Third Variable: Obstacles

If a character achieves his or her goal too easily or too quickly, then well… there’s little to no story. But the higher the hurdles a character must leap in order to achieve that goal, the stronger the character becomes. Consequently, if a character fails to achieve success in the end, the character is weakened. Many of the best characters endure both.  

Inglourious Basterds – Raine’s Obstacles

Lt. Raine’s plan to bomb a Nazi theatre event goes array after a meeting ends in bloodshed in the basement of a French Tavern. The German actress Bridget von Hammersmark (Diane Kruger) is the only one who escapes, unknowingly leaving her slipper for evidence. After Raine interrogates Hammersmark, he decides to continue the operation against the cinema. But when two of Raine’s best men, who will be the suicide bombers, can’t deliver convincing Italian accents at the film’s event, and Hammersmark’s slipper gives her betrayal away, Raine must think quickly to save himself and preserve his plan. 

Fourth Variable: Theme

Humans have the capacity to change, and therefore, if your protagonist, or antagonist, doesn’t change or grow in some way—even Darth Vader finds salvation in Star Wars: Episode VI – Return of the Jedi)—then the story becomes futile. There needs to be a larger point to it all. It's the why in why we tell it, which is theme. The story is worth telling because it illustrates some kind of larger, more universal message that is relevant within the cultural landscape of today’s society.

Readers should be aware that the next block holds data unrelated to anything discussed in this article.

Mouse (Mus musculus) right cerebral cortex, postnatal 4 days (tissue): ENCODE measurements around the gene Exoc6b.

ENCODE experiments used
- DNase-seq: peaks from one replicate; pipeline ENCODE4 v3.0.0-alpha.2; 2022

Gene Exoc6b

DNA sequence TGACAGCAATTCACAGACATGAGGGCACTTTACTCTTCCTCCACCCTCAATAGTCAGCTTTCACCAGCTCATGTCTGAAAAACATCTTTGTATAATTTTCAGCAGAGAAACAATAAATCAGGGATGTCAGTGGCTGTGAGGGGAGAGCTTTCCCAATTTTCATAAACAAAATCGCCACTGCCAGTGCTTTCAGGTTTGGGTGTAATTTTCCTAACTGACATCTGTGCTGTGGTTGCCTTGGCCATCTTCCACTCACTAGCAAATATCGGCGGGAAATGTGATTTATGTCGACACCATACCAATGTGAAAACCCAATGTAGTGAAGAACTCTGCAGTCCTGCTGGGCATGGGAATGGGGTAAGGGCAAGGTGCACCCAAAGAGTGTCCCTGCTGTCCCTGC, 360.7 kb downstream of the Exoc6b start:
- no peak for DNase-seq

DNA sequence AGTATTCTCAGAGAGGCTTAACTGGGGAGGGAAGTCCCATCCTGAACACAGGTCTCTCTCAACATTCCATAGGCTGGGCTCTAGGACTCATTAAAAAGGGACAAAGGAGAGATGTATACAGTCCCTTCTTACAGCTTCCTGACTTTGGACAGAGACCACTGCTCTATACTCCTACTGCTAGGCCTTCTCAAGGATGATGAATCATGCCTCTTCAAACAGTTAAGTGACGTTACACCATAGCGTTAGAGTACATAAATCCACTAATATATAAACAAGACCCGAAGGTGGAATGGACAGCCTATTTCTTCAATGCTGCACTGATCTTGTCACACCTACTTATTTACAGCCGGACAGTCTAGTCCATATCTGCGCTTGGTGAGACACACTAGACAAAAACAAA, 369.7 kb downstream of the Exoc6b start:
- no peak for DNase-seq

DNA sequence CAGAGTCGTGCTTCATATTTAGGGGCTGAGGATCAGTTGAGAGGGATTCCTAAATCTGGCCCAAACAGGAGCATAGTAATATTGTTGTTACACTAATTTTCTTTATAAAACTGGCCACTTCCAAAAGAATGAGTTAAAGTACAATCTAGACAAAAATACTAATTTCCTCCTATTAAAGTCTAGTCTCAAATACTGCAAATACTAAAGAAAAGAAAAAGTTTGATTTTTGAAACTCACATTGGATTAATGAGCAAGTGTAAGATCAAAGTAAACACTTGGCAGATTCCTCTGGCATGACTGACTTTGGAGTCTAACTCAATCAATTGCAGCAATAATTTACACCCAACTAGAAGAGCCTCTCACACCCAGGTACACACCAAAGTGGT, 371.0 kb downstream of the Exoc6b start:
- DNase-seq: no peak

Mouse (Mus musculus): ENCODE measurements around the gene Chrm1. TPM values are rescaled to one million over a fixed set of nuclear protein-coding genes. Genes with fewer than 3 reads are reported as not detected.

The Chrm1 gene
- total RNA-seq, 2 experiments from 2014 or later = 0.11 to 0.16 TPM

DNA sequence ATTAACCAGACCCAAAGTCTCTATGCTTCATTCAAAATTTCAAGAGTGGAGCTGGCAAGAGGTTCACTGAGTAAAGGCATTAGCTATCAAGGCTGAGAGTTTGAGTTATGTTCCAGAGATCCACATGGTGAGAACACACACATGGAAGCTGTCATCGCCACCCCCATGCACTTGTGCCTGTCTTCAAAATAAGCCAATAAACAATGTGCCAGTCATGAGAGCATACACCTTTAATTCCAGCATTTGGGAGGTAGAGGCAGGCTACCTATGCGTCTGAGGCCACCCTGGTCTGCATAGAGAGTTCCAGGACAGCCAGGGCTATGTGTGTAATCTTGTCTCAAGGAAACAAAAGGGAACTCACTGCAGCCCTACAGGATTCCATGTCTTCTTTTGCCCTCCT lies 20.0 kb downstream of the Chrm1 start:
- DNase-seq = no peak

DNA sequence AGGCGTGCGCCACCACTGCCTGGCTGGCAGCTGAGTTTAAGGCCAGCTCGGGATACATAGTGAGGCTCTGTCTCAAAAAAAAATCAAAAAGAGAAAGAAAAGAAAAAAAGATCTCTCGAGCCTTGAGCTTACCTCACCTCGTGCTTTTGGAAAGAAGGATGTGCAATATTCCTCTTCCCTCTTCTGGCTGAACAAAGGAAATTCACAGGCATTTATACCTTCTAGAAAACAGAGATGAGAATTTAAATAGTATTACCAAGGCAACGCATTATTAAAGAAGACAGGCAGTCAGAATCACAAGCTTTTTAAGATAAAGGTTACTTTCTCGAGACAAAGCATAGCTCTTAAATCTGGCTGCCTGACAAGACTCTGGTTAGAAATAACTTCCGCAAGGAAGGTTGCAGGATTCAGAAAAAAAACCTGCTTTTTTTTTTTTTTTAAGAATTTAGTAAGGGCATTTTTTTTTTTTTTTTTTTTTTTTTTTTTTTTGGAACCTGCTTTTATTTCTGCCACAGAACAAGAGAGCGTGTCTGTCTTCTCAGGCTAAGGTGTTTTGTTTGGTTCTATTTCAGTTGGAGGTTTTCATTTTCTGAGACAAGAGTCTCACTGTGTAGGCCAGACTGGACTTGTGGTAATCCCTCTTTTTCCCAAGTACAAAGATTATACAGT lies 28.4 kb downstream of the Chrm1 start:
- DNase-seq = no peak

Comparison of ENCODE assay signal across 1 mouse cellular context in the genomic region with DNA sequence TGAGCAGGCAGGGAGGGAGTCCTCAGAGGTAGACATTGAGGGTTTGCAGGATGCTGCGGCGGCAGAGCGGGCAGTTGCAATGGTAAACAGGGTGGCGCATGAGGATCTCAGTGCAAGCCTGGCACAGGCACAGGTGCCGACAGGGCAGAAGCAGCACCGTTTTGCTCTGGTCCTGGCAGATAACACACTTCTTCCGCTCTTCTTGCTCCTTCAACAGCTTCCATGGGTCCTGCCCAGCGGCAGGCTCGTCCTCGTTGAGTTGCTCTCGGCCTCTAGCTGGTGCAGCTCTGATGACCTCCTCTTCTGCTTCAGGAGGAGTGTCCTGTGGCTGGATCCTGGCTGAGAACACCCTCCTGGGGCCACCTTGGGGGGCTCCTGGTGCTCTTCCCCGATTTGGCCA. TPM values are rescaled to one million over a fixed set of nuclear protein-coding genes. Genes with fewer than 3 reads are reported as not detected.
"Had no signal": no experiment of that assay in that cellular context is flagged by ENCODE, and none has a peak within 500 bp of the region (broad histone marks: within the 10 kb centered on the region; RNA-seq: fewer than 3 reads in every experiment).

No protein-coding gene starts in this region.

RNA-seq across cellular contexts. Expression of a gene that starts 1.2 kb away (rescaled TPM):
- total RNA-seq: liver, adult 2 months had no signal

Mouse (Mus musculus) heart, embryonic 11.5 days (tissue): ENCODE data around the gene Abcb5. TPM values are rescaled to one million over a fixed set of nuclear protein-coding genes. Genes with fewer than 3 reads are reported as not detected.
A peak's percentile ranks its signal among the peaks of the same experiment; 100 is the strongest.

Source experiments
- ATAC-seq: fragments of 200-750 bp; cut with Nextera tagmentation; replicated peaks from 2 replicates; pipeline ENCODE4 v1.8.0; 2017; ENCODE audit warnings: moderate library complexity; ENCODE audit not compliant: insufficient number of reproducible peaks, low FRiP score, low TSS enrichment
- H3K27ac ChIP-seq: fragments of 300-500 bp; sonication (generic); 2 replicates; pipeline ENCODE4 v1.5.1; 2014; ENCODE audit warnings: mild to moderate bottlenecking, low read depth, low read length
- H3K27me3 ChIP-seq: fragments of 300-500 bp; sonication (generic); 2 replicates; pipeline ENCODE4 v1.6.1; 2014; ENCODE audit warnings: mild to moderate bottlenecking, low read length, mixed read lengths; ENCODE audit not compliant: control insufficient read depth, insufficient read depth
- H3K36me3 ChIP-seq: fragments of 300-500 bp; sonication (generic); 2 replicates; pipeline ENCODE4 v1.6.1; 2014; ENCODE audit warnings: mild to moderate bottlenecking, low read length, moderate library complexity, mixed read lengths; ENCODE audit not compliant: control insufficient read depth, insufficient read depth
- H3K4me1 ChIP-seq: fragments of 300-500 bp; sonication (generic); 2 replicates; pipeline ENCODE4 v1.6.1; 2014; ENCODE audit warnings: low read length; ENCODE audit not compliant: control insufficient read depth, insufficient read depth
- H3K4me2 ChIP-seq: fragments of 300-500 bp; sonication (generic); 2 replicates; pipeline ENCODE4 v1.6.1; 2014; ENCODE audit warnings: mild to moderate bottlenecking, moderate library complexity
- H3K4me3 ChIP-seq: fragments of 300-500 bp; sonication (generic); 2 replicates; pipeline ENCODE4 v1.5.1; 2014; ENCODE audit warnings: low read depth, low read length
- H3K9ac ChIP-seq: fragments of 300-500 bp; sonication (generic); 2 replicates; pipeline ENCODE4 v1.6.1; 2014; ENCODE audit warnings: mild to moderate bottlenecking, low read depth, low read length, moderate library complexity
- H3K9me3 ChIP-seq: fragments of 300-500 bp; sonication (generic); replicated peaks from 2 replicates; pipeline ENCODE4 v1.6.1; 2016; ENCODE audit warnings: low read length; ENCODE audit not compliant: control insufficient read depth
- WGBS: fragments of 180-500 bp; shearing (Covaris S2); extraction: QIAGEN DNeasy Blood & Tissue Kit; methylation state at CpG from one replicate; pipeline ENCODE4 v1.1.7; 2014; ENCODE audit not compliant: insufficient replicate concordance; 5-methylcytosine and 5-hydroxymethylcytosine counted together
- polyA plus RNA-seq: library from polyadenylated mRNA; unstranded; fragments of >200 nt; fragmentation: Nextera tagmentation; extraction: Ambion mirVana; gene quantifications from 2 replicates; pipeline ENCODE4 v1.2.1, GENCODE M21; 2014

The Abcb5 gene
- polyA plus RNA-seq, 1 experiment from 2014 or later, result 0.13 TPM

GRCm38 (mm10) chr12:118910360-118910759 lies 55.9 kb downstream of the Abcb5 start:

Inglourious Basterds – Theme

“Once upon a time in Nazi occupied France…” This is the largest weakness with Quentin Tarantino’sInglourious Basterds. The historical period is Nazi occupied France, and there’s no getting away from the problematic theme of sadistic revenge. Not only is this theme hard to take seriously in a film that is filled with such an extravagance of comical, if not absurd, stylized “popcorn” entertainment, but this theme serves to undermine such a troubling and complex period in world history. 

Story = [(Character + Want) x Obstacles] x Theme.

Tattoo this equation in the forefront of your mind, because following it will result in a fully developed story. 

1. Create a compelling character that we can hope and fear for through both failures and triumphs. 

2. Give that character a goal, one in which he or she will do almost anything to achieve. 

3. Provide multiple obstacles (internal and external) that the character must struggle to overcome. 

4. Your theme should illustrate a larger, more universal message that is relatable within the current culture.

S = [(C + W) x O] x T

Complete this equation. It will lead you to the foundation of a great story. Then all you have to do is write it.

 

Michael Schilf, co-founder of TheScriptLab.com, is an acclaimed screenwriter and highly sought after script consultant, with nearly twenty years of experience teaching screenwriting at the collegiate level. His latest work, a memoir, The Sins of My Father, hits bookstores later this year. Visit his blog for insights on story, character, and structure, and follow him on Twitter.